One day Chi-ping goes to the stable to find that his horse has bolted. His neighbours rush round and say: ‘Oh Chi-ping, what are you going to do – how are you going to plough your fields and get your produce to market. This is bad news! Chi-ping responds by saying: Good news, bad news, who knows! The next day Chi-ping gets up very early. When he arrives in the fields he finds that his horse has returned with a herd of wild horses. His neighbours rush round and say: ‘Wow Chi-ping, your horse has returned with many more horses, this is good news! Again Chi-ping responds by saying: ‘Good news, bad news, who knows! The next day Chi-ping’s eldest son tries to break in one of the wild horses, he is thrown and breaks his leg. Good news, bad news, who knows! For the next day war breaks out in China and all able bodied young men have to go to war. Chi-ping’s son his laid up in bed with a broken leg and can’t go to war. Good news, bad news, who knows!
For me this story speaks many truths on many different levels. Any thoughts!
Twenty young people and three staff from Brownedge St Mary’s in Preston participated in the Hungry For Change Challenge held at Lee House near Chipping. They took on the role of an indigenous community living in Brazil. Their community was based on an ethos of deep respect for nature and all living things but cruelly they where kicked out of their ancestral home by land grabbers. They were forced to live on the margins of society trying to earn a basic living by trading what they had with greedy traders who wanted to buy their commodities at the lowest possible price to sell and make massive profits on the international market. Their way of life was destroyed by fellow human beings who were more interested in profit than people or nature.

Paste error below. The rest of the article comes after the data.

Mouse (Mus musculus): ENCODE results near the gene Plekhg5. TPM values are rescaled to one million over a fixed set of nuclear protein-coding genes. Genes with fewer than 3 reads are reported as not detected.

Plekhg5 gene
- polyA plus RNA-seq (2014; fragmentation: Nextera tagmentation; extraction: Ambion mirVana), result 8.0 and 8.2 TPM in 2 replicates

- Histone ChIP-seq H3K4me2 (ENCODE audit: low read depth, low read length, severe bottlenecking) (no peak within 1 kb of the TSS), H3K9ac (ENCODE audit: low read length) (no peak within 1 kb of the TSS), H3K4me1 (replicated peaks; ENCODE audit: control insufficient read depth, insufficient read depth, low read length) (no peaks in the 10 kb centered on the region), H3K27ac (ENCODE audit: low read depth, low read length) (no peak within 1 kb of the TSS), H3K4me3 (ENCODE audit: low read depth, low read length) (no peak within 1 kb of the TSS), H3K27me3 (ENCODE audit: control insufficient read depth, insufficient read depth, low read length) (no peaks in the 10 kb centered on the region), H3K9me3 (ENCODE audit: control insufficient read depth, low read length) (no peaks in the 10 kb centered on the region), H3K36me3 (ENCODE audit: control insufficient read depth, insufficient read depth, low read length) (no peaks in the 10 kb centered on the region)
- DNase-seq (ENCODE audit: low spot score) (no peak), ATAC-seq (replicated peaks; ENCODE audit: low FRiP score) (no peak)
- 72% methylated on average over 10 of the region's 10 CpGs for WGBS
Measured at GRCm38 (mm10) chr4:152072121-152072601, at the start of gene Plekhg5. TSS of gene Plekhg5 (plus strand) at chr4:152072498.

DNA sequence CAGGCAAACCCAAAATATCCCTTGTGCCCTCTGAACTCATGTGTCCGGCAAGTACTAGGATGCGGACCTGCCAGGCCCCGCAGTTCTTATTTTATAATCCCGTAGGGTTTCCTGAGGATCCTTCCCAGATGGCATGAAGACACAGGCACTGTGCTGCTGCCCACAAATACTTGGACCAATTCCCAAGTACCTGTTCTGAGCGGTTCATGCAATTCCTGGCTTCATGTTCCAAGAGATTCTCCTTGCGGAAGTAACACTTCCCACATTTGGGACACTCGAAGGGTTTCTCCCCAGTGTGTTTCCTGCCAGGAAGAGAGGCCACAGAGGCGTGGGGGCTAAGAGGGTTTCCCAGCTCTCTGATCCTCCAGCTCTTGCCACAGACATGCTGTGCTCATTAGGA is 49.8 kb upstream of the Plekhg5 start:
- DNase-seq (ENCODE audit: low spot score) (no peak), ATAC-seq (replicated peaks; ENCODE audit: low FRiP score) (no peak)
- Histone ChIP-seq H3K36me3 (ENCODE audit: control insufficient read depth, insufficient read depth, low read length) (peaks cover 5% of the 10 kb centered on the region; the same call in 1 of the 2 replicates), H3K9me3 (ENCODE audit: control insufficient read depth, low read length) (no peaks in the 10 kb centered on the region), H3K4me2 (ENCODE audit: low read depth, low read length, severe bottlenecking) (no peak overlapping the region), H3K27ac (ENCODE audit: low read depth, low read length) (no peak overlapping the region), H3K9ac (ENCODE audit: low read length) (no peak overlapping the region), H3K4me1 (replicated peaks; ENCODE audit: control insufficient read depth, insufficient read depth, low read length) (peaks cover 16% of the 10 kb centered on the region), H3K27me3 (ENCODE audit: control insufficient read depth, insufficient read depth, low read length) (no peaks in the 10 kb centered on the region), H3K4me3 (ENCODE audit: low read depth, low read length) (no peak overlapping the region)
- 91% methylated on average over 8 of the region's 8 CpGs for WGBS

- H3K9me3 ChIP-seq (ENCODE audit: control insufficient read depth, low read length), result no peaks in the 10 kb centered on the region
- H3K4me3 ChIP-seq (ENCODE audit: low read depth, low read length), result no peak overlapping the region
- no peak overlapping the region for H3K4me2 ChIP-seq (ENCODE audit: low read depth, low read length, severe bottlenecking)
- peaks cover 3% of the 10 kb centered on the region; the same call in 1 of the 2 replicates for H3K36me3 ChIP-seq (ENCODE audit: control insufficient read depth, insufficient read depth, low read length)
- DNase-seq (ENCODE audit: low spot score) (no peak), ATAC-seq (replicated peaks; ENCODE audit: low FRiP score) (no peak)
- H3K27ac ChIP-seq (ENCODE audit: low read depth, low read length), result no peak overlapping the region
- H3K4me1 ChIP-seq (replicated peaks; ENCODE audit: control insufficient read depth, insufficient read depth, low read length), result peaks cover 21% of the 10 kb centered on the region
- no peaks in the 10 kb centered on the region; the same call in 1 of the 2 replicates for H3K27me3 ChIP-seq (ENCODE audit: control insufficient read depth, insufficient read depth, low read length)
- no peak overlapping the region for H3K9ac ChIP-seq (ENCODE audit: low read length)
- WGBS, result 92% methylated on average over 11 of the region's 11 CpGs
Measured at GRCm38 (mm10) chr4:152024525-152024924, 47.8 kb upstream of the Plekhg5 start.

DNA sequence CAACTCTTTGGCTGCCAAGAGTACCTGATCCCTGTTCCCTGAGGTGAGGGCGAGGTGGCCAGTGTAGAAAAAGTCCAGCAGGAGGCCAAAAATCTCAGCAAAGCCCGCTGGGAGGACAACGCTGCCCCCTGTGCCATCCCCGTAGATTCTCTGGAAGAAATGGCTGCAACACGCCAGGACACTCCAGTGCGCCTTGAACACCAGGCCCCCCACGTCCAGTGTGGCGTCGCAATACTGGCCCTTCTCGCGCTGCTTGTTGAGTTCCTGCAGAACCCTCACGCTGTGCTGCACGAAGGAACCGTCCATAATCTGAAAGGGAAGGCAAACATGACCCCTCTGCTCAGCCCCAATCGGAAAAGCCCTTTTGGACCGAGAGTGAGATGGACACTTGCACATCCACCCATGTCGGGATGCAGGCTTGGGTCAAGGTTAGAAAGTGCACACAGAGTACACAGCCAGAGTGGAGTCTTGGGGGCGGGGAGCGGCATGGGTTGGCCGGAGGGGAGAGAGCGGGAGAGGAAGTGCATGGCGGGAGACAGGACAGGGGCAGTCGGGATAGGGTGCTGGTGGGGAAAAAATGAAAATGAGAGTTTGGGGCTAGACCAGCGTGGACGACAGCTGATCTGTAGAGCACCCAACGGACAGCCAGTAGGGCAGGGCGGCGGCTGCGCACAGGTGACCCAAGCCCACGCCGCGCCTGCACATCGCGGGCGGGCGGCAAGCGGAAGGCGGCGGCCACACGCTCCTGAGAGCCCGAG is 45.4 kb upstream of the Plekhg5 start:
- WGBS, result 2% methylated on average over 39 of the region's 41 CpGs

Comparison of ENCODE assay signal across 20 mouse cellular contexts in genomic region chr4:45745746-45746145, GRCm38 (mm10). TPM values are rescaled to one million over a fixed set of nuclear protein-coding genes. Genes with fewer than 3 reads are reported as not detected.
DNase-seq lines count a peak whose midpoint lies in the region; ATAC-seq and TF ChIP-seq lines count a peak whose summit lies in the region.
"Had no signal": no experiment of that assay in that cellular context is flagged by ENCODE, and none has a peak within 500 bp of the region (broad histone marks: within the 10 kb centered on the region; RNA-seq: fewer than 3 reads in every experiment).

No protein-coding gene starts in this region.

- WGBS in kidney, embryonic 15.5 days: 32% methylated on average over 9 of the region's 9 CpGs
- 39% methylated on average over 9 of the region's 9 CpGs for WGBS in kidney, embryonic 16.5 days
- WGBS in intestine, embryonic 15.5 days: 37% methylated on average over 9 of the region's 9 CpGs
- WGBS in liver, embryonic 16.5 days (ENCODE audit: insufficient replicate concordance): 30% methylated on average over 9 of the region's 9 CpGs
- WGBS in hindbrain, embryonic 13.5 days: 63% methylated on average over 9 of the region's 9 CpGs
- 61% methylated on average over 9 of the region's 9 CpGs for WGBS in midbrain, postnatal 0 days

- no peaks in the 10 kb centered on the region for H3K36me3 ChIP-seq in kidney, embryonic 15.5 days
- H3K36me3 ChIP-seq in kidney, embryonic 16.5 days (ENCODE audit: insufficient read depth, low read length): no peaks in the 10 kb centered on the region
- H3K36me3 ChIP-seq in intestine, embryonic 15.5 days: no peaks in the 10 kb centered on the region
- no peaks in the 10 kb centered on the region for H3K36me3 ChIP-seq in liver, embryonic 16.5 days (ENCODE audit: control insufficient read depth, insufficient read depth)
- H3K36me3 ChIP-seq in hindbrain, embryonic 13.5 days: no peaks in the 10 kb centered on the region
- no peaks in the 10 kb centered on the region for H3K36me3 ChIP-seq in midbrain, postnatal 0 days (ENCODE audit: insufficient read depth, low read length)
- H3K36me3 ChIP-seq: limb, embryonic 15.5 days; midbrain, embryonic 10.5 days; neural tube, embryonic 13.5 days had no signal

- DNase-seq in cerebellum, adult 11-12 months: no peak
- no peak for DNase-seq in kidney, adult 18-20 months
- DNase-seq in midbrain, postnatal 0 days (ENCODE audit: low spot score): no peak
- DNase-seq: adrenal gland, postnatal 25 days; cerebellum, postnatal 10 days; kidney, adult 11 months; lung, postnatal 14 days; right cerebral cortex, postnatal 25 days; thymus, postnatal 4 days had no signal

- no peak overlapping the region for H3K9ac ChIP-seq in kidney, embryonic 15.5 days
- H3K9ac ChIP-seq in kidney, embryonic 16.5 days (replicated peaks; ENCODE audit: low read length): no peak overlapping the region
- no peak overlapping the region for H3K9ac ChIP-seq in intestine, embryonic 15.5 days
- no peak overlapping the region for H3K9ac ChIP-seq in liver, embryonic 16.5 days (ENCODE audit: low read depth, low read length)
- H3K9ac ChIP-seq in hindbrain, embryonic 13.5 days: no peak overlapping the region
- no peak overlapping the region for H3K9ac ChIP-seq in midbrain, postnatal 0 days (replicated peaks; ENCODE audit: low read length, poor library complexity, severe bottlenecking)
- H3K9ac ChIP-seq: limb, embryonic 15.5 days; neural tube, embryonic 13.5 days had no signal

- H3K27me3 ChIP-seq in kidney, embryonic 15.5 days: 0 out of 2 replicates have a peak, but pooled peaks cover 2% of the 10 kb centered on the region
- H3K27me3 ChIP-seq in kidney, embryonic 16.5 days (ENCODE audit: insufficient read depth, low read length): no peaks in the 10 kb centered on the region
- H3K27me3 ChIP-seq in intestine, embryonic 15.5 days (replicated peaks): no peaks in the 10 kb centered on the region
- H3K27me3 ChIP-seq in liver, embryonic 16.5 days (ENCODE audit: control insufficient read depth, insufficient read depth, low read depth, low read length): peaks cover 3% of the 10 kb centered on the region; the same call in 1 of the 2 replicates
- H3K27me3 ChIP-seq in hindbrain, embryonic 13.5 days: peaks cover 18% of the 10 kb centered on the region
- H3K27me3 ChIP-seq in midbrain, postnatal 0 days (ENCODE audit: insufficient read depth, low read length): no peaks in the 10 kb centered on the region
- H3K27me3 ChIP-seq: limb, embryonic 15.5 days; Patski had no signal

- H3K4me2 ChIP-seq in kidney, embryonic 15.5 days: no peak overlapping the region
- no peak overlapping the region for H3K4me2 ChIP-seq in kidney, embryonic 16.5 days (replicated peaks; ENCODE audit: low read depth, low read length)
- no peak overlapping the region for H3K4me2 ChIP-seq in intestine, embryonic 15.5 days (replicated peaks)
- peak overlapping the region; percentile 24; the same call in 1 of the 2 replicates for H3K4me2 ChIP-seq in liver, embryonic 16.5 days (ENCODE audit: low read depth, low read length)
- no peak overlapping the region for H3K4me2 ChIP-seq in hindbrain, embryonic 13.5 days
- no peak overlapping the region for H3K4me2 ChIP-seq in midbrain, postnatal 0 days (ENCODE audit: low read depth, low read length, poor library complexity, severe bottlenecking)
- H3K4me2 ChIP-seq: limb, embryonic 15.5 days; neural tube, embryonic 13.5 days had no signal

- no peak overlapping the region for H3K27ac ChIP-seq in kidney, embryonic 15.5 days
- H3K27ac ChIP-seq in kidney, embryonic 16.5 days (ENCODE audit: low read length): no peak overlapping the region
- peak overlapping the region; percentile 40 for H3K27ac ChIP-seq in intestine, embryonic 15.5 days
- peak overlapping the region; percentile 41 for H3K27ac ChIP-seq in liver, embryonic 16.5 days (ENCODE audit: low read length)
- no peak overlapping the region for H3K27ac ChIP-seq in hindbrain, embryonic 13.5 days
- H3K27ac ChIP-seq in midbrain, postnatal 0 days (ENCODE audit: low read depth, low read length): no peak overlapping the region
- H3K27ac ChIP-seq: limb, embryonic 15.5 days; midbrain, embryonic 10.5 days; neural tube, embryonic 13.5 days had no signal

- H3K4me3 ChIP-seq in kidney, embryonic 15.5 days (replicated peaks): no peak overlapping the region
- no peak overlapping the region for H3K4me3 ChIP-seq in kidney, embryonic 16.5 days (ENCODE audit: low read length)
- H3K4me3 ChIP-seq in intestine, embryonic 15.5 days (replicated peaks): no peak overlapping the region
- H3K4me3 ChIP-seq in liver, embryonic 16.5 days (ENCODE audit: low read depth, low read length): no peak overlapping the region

The young people were a credit to their school entering into the simulation with great enthusiasm. This is what they had to say:
We learnt that the way we treat each other and the way we treat the natural world are intimately connected.
Our community had been living a simple life in harmony with nature but we were forced into poverty … we joined the 800 million people across the world who go hungry everyday.
This project, run by the trustees of Volunteer in Brazil, was made possible through the support given by CAFOD’s Development Awareness Fund. Next week, a group of primary school children from St Mary’s Chipping will be taking up the Hungry for Change Challenge.
Fr David Chinnery, parish priest of St Wilfrid’s in Longridge and Lee House, played his part in making this a special day of learning, fun and reflection.